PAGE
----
Cade McCutcheon, 12, has returned to Aubrey, Texas, $41,000 richer than when he arrived in Oklahoma City for the National Reining Horse Association Futurity on Thanksgiving Day.
In reining — a judged sport that evolved from the moves of the American cow horse — there are many divisions for riders of various ages and skills. Men, women and children compete head to head.
Pedigree makes a difference in the horses and in the riders, too.
Cade is the son of NRHA Million Dollar Rider Tom McCutcheon and the NRHA's only female Million Dollar Rider, Mandy McCutcheon, inducted last year into the NRHA Hall of Fame. She is the daughter of NRHA pioneer, Hall of Fame Member, and Three Million Dollar Rider Tim McQuay of Tioga, Texas.
Along with football and basketball, riding has been part of Cade's life since before he could walk. He's been competing in reining since he was 7. But this week, he put himself and a little red horse with a bold white blaze — named Dually With A Star — into the record books by qualifying for the championship final in the top nonprofessional division of the Futurity.
“He's just my size,” Cade said of the horse. “He's really small and he's fun to turn around. I like him.”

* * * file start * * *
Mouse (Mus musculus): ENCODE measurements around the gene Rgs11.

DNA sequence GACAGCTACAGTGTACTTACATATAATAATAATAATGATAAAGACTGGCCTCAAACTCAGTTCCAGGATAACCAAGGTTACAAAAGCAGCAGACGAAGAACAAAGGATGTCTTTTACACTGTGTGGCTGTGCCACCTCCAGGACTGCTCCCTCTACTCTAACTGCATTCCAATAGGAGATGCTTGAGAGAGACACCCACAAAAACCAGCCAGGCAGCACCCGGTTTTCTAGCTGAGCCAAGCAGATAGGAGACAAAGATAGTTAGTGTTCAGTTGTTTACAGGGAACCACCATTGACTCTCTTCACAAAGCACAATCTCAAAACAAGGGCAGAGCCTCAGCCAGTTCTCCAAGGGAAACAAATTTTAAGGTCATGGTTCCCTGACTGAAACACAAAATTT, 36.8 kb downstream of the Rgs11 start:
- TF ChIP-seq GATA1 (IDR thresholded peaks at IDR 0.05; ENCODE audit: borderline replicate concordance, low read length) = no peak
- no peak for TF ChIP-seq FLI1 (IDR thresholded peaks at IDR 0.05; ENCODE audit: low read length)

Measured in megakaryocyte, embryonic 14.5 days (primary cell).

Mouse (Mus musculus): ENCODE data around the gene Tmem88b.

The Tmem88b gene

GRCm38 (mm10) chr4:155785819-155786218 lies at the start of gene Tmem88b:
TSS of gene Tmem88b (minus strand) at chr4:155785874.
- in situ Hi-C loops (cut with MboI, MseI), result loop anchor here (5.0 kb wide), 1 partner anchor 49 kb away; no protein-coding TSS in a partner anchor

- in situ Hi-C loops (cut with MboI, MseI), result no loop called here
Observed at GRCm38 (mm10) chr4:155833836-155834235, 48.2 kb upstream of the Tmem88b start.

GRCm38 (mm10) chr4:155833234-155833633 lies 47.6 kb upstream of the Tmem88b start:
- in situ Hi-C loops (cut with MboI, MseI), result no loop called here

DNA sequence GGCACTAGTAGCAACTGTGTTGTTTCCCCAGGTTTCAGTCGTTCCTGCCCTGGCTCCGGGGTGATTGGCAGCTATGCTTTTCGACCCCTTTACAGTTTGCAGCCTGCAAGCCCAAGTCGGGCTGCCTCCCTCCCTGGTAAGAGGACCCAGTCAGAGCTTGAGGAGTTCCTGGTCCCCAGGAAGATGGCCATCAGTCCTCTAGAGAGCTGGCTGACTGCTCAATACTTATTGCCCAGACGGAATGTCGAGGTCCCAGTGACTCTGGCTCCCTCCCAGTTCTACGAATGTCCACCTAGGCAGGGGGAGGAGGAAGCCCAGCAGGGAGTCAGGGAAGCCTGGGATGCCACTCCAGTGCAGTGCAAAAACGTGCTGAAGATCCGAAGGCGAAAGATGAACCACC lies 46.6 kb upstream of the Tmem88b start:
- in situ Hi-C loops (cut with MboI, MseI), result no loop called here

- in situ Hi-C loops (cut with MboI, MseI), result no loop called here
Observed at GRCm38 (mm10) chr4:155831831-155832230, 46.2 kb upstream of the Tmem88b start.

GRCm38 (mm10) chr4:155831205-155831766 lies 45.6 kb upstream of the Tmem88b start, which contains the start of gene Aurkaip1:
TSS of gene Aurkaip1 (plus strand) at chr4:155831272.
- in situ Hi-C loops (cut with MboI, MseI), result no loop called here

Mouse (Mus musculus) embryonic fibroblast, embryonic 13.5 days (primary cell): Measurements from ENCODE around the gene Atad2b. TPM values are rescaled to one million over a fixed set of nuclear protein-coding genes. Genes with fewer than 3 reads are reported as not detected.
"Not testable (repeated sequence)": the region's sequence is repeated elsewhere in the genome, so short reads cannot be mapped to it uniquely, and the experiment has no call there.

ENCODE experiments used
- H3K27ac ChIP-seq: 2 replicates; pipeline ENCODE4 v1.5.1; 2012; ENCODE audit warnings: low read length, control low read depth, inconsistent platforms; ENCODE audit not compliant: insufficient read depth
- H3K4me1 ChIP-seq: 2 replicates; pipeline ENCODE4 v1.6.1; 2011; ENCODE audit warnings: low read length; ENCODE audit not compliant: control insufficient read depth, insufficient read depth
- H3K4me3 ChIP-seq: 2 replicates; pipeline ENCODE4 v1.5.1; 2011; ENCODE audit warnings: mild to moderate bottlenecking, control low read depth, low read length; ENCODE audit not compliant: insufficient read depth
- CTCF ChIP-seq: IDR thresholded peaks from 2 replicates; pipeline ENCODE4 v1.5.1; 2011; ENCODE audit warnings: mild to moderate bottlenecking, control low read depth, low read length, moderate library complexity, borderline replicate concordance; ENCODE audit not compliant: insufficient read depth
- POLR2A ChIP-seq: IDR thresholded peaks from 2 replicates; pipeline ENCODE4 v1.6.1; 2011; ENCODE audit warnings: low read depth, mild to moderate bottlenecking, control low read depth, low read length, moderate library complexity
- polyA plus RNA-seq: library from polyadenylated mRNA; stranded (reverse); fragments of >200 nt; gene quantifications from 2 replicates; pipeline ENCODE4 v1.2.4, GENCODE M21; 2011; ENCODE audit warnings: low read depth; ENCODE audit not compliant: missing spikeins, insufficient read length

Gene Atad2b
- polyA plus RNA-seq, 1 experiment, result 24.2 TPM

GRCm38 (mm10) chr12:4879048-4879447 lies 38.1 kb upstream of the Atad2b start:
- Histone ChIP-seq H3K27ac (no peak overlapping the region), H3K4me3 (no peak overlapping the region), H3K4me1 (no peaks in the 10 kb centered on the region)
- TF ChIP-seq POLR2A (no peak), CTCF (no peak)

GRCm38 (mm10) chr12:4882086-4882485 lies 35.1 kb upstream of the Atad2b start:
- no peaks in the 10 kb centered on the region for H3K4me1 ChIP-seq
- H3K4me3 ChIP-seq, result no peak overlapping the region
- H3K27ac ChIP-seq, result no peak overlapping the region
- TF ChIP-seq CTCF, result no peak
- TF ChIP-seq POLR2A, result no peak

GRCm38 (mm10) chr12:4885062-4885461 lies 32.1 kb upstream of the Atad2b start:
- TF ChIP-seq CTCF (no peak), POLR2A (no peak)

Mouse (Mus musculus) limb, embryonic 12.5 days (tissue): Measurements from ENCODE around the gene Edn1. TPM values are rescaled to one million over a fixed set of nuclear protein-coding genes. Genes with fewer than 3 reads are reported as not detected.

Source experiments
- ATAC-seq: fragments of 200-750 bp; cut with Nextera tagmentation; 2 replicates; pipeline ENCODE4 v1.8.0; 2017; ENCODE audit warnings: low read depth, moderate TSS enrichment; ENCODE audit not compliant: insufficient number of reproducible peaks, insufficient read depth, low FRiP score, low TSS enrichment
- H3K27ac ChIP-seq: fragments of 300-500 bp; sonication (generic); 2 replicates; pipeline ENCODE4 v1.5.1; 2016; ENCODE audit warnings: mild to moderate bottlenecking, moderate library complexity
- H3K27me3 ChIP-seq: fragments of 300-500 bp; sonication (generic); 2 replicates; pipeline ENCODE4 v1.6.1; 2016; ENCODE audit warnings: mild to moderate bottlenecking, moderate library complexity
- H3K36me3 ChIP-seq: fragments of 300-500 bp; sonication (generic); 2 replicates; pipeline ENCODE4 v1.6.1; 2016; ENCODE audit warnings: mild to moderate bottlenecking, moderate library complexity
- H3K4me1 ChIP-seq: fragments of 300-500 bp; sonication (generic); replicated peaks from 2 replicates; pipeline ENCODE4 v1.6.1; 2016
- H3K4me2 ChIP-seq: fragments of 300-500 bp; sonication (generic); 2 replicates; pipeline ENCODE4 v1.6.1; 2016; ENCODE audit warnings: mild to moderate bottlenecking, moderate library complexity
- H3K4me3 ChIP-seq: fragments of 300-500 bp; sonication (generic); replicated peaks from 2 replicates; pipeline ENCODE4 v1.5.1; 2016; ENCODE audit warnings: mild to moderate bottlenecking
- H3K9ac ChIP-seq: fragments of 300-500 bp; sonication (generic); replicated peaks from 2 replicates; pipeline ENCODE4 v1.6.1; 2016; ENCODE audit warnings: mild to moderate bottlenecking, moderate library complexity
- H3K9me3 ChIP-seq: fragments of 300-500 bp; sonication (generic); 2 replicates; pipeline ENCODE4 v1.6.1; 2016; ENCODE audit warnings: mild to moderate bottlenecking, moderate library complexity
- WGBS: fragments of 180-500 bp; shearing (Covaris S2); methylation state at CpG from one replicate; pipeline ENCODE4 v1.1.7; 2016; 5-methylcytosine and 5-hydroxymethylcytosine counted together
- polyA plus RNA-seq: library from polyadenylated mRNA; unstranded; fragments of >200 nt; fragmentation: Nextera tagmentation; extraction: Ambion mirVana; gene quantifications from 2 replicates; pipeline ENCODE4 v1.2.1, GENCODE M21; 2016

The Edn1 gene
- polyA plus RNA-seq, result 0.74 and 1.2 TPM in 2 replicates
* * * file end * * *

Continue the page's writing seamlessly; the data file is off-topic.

Cade's grandmother, Colleen McQuay — an accomplished hunter/jumper and wife of Hall of Famer Tim McQuay and mother of Mandy McCutcheon — said Cade probably ran the pattern required for the competition “on his stick horses a hundred times.”
All of the horses competing in the futurity are 3 years old, still considered colts and fillies. So it is an exceptional horse that — with only a year in training — can be trusted at a full gallop to a 25-foot sliding stop, and in a 360-degree spin with a child on board.
Cade said all the million dollar riders who helped him get ready — including his mom, who was showing the maximum three horses of her own in the final — had encouraged him to take it slowly in the final, focus on his required maneuvers and do it just the way he had done it in the preliminary round.
“They were all saying, ‘Focus and do it like the go-round,' but I was thinking, ‘Go Fast!'”
In the end he did both, thrilling his family and the crowd, placing 12th in the top division and 1st in the youth. His various placings in the other divisions garnered Cade checks totaling more than forty grand.
What will he do with all that cash?
“I doubt I'll ever see it,” Cade said. His mother laughed and said, “It'll pay for his horses!”
When the Non Pro final was over, Mandy McCutcheon ended up in a tie for first with Jesse Asmussen of Andrew, Iowa. Tom McCutcheon qualified for the Open Final for professional riders along with Cade's grandpa Tim McQuay, who ended up reserve champion.
One last note about the record Cade broke. It was set back in 1989, when a little girl from Tioga, Texas, became the youngest rider ever to qualify for the Non Pro Futurity. She was 13 and her name was Mandy McCutcheon.